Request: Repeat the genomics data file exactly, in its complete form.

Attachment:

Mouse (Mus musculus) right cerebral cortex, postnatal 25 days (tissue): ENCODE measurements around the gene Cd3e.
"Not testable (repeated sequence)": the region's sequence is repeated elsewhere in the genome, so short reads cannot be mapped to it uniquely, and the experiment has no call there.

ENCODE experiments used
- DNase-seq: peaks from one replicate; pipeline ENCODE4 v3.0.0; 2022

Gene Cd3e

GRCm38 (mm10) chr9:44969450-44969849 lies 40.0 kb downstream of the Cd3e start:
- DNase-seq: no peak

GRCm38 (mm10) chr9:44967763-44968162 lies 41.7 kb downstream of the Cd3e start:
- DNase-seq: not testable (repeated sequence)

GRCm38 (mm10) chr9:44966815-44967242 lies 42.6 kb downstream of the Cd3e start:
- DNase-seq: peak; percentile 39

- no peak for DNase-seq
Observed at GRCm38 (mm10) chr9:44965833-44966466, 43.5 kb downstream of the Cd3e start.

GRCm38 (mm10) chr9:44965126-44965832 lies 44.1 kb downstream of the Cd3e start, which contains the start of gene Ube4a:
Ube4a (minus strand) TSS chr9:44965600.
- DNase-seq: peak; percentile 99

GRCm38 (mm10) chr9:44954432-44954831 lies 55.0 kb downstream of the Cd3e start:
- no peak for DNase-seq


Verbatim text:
Mouse (Mus musculus) right cerebral cortex, postnatal 25 days (tissue): ENCODE measurements around the gene Cd3e.
"Not testable (repeated sequence)": the region's sequence is repeated elsewhere in the genome, so short reads cannot be mapped to it uniquely, and the experiment has no call there.

ENCODE experiments used
- DNase-seq: peaks from one replicate; pipeline ENCODE4 v3.0.0; 2022

Gene Cd3e

GRCm38 (mm10) chr9:44969450-44969849 lies 40.0 kb downstream of the Cd3e start:
- DNase-seq: no peak

GRCm38 (mm10) chr9:44967763-44968162 lies 41.7 kb downstream of the Cd3e start:
- DNase-seq: not testable (repeated sequence)

GRCm38 (mm10) chr9:44966815-44967242 lies 42.6 kb downstream of the Cd3e start:
- DNase-seq: peak; percentile 39

- no peak for DNase-seq
Observed at GRCm38 (mm10) chr9:44965833-44966466, 43.5 kb downstream of the Cd3e start.

GRCm38 (mm10) chr9:44965126-44965832 lies 44.1 kb downstream of the Cd3e start, which contains the start of gene Ube4a:
Ube4a (minus strand) TSS chr9:44965600.
- DNase-seq: peak; percentile 99

GRCm38 (mm10) chr9:44954432-44954831 lies 55.0 kb downstream of the Cd3e start:
- no peak for DNase-seq